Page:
Accompanying them was Karen's high school 4x800 teammate and Denver- area teacher Paula (Ehrle) Maresh. They spent a night at Barr Camp, halfway up. This was Karen's 4th Ascent, so she and Paula coached Katherine on the do's and don'ts of the race... like stay hydrated; don't stop, no matter how much you want to; and don't go out too fast. Katherine did the latter - whooshing through the "horrid" first five miles of switchbacks, before being caught by her mom. They stayed together until near the top when Katherine sprinted ahead.
Mom's PR on the mountain - around 3-1/2 hours - will be safe for another year. But 4:09 earned Katherine 2nd in her age group and helped in the confidence and conditioning categories. Experiencing three inches of hail shortly after they finished their race -- weather that forced the cancellation of the second wave of the race -- served to prepare Katherine for almost anything PA can throw at her in the fall.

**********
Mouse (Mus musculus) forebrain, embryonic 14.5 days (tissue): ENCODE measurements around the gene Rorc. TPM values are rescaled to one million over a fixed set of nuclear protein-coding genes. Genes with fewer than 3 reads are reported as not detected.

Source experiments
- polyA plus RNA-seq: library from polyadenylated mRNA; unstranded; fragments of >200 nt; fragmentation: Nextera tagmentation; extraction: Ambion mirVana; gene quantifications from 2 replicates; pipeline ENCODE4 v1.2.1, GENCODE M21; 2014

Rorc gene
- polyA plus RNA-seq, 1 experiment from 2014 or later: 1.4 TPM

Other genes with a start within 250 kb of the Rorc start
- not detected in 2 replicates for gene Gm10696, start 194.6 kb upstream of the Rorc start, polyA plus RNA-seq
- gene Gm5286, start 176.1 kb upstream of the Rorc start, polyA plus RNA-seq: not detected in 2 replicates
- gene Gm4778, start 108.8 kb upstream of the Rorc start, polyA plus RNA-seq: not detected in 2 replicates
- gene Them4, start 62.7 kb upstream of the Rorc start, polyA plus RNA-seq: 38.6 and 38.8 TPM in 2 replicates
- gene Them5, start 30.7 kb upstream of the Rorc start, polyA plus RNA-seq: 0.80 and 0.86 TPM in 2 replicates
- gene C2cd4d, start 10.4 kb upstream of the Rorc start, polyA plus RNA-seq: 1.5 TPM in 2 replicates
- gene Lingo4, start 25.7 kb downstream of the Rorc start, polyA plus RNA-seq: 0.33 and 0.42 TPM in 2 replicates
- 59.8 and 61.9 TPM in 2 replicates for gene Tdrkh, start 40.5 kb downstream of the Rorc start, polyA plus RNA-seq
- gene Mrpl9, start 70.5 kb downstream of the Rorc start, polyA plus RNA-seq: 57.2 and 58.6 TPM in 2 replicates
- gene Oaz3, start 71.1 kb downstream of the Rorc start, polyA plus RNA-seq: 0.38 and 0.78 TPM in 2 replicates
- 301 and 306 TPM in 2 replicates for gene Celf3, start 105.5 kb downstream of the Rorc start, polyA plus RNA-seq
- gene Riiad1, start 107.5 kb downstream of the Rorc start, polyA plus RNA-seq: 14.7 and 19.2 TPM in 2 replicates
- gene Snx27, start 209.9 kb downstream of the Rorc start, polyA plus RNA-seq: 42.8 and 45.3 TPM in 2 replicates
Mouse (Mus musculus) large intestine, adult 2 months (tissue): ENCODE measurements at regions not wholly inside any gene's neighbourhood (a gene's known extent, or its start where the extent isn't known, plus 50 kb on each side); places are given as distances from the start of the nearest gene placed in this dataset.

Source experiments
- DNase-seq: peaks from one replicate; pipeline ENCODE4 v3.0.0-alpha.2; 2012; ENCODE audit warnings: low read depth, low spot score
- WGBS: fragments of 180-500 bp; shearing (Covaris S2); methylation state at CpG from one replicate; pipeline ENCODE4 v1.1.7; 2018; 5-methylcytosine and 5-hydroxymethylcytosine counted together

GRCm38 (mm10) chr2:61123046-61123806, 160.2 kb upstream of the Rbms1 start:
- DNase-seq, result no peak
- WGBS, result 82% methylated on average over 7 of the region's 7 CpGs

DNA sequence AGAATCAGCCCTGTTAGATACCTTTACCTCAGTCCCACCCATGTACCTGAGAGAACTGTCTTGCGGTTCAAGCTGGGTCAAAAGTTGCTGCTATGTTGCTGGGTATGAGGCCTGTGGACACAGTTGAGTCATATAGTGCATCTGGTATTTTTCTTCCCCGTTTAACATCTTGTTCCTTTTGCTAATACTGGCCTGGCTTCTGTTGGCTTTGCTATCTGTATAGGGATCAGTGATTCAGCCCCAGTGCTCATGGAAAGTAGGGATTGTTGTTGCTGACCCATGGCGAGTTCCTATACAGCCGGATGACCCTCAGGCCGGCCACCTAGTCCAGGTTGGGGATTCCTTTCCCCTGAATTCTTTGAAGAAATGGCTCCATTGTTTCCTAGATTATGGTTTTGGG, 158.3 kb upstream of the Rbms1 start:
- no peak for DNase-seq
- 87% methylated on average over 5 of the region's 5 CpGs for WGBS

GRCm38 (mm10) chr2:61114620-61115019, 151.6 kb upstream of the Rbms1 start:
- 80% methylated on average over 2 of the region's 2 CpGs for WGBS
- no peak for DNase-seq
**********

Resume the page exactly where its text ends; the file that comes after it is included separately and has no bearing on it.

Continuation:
Still that 9th grader.
Katherine is amazed by her success so far this season, but not really surprised, saying she accepts that she "has earned it."
She has had to revise her season goals. It had been simply to break 19 minutes, a feat she accomplished with her winning 18:35 at the Spiked Shoe Invitational, a time that is within 16 seconds of 2004 Foot Locker Finalist Frances Koons (Allentown Central Catholic / Villanova) on the same course at the same time of the season, 2 years ago. For the time being, Katherine is keeping those goals between herself and her coach.
But while she increasingly feels that she belongs at the front of races, she insists she is still that nervous 9th grader on the line. "I go into a race nervous, thinking someone will catch me. So I run faster."
That's a philosophy that will get you to the top of the podium much of the time. Especially when you count Pikes Peak as one of your hill workouts.
By the way, even though Katherine won, that other fall State College success story, the Penn State football team, lost in the final second. We won't go there. Go Blue. Go Katherine.